Posted by: mdegeorge | January 9, 2011

Bowl Bonanza Picks: BCS National Championship Game

The long-awaited BCS National Championship is almost upon us to close this month-long festival of college football.

So without further adieu, here’s the way I see the National title tilt shaking out.

Oregon offense vs. Auburn defense: The Oregon offense is possibly the most talked about unit this fall that isn’t attached to Brett Favre. The Ducks have shed their point-per-minute pace of the early season, but still have hung on to lead the nation in scoring by averaging 49.3 points per game. They’re lead by the fourth most potent rushing offense in the country which amassed 303 yards per game, led by LaMichael James’ 1,682 yards and 28 touchdowns. All the emphasis on James means the season turned in by quarterback Darron Thomas (2,768 yards, 28 touchdowns, seven interceptions) has flown under the radar. He’ll be under constant duress from blue-chip defensive lineman Nick Fairley, who has 10.5 sacks and 21 tackles for loss this year. It’ll be interesting to see to what extent the Tigers’ defense is able to neutralize the pass threat with Fairley and cornerback Neiko Thorpe. In all likelihood, the Ducks will need to use the run to set up the pass. The small, lightning quick backs of the Ducks should still have success, though the Tigers’ speedy front has allowed just 16 scores on the ground this season and should pretty effectively hem in the run option of Thomas. Even with the team speed bias toward the SEC, the Ducks still get the edge here. Advantage: Oregon

Auburn offense vs. Oregon defense: For all the talk of the Ducks’ vaunted offensive unit, their defense has gotten relatively little pub. They have forced 36 turnovers and hold a plus-13 turnover margin, led by five interceptions each by John Boyett and Cliff Harris. Heisman Trophy winner Cam Newton threw just six interceptions all season against 28 touchdowns in leading the fourth-highest scoring offense in the nation (42.7 points per game). Most of that has been on the ground, with the combination of Newton (1,409 yards) and Michael Dyer (950 yards) amassing an average of 287 yards per game. Newton has also proven he can take hits, having been sacked 21 times this season and repeatedly lowering his shoulder and delivering blows to myriad defenders standing gingerly in his way. Stylistically, the run-pass option is different from what most of Oregon’s opponents have run this season, though they do see it in practice thanks to Thomas and James. Advantage: Auburn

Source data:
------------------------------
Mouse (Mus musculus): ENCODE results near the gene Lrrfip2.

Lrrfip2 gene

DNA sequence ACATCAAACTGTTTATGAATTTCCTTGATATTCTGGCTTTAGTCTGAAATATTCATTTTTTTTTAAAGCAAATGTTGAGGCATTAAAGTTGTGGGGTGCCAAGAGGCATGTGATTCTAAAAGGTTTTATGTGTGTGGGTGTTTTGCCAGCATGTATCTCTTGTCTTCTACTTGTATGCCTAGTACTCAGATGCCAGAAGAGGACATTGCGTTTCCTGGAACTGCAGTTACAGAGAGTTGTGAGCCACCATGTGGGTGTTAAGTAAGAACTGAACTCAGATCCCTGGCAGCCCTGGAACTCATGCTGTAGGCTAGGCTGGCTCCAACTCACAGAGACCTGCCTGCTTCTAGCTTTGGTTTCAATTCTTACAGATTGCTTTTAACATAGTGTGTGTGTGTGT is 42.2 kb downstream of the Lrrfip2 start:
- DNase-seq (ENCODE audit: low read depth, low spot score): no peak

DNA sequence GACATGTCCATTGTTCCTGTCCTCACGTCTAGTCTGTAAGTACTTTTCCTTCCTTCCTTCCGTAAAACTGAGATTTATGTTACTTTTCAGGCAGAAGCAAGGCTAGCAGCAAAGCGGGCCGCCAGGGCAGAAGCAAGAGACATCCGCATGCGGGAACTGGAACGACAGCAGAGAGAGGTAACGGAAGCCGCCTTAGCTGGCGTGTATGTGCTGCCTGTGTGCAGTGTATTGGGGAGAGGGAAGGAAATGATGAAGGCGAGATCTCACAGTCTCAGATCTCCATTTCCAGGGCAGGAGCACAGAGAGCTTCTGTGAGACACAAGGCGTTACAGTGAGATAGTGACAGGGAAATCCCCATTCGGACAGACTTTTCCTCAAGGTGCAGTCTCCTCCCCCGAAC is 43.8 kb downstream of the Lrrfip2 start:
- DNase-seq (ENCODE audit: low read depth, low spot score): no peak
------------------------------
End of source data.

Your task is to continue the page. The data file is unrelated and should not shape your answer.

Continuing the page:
Special Teams: The gamebreaker could be Harris, who has returned four punts for touchdowns this season. Back-up running back Kenjon Barner has also returned a punt for a score. The challenge will be for Ryan Shoemaker (39.0 yards per kick) and the Auburn punt unit to keep the ball away from Harris at all costs. The Auburn return unit has been almost non-existent on punts and kicks. Both placekickers are solid but unspectacular. Auburn’s Wes Byrum is 15-20 this season on field goals with a long of 48. The senior missed only one extra point in 71 attempts, but he missed the only field goal he attempted in the SEC Championship game against South Carolina, a 36-yarder, and hasn’t made a kick since Oct. 30 against Ole Miss. Rob Beard is a sophomore who is 9-12 this season, but has only hit two kicks longer than 40 yards. If push comes to shove, both offensive coordinators will probably opt to go for it on fourth down than allow their kickers to decide it. Byrum gets the edge in the kicking game, but the imminent threat of the Ducks’ return men gives them the edge. Advantage: Oregon

Intangibles: SEC teams are 6-0 in BCS National Championship games over the last 13 seasons. None of those wins, however, came over Pac 10 teams, and Oregon is the first Pac 10 team other than USC to make the title game. One commonality between those previous six teams is that with the exception of Alabama last season, all had a quarterback adept at creating with his feet (Tee Martin with Tennessee in 1998, Matt Flynn and, to a lesser extent, Matt Mauck with LSU in 2007 and 2003, respectively, and Tim Tebow’s Florida teams in 2006 and 2008). Auburn is 2-0 all-time in Bowls against Oregon. Both coaches, Gene Chizik and Chip Kelly, are in their second seasons with their respective teams; Chizik has the experience advantage thanks to two disastrous seasons spent at the helm of Iowa State. Auburn has cancelled classes and viewing parties at the university tomorrow as well as most of the official viewing events due to freezing rain and sleet pounding the deep South. Oregon has Nike’s billions behind it, while Auburn appears to be schilling for Under Armor. The Tigers still carry a chip on their shoulders from being snubbed from that 2004 title game despite a 12-0 regular season. Advantage: Auburn.

The Verdict: Harris could turn into the game-changer on defense or special teams if Auburn isn’t careful. But the Ducks defense just hasn’t seen an offense like this that can so effectively run the ball to set up the pass. The West Coast offenses they have encountered are like high-powered sports cars; the Tigers’ offense is more like a Mack truck with a big number 2 on it. Both teams will move the ball, and I think the score will be something akin to the 2006 classic between Texas and USC. I think the game will come down to Thomas’ ability to make the passing game an effective threat; he doesn’t need to put up big number through the air, just enough to prevent the Auburn defense from jamming the box and keying in on James. Ultimately, the offensive versatility of Newton will be too much for Oregon to handled.

Auburn 38, Oregon 31

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Responses

  1. Bowl Bonanza Picks: BCS National Championship Game « The Sports Doctor…

    Here at World Spinner we are debating the same thing……


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